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As far as I know noun modifiers should be singular. For example:

  • 40 person team - the person is singular even though it's multiple persons

However, there are some cases in which a noun modifier will be plural. Example:

  • special operations team
  • special needs children

Why are the singular and plural cases different?

  • Perhaps this has something to do with the modifier being in 'base case' rather than 'singular'. Maybe "special ops" is the base case; "special operation" is something else altogether. Likewise for "special needs". (I don't have the full answer, so I just offer this observation. If someone does come up with a full answer, please ping me about it.) – Lawrence Aug 14 '18 at 5:36
  • The noun modifiers to which you refer are nouns themselves. This means that they can (but perhaps not always) follow the normal singular/plural convention. So whether you said "event organiser", or "events organiser", would depend on whether there was to be one "event" or multiple "events". – WS2 Aug 14 '18 at 6:27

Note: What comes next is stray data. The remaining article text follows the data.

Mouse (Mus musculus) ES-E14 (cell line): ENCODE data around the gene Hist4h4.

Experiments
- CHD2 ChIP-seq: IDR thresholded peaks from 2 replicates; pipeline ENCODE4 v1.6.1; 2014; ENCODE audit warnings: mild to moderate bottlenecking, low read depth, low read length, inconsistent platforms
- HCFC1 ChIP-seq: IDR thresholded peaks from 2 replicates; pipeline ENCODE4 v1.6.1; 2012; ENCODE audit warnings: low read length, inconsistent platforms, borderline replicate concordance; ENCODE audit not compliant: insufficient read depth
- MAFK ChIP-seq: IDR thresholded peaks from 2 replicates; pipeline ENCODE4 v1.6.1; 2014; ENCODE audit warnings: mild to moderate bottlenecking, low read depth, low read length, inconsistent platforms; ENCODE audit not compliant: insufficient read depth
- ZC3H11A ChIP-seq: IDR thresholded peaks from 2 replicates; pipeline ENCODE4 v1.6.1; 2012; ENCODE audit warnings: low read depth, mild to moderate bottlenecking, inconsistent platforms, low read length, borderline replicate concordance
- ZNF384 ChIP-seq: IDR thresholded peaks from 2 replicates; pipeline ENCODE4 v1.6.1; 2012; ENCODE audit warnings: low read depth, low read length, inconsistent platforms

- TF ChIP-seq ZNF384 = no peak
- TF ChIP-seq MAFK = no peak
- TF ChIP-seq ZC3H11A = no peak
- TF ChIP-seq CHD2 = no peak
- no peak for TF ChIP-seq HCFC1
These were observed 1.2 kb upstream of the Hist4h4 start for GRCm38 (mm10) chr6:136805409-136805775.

• Having said that, I am a member of a committee which sponsors six lectures a year. And the person arranging the speakers is known as the "Lecture Secretary" not "Lectures Secretary". So the exact position does depend on an idiomatic principle, I suspect. – WS2 Aug 14 '18 at 6:32
  • "A Six-Foot, 220-Pound Penguin Once Lived in New Zealand" – Kris Aug 14 '18 at 7:41
  • @WS2 But person is also a noun itself, so why 40 person team and not 40 persons team? – GEV Aug 23 '18 at 22:19
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As far as I know noun modifiers should be singular.

This is right, but plural nouns or noun phrases can "attributively" modify a singular noun. Reference.

This is what's happening with both your examples.

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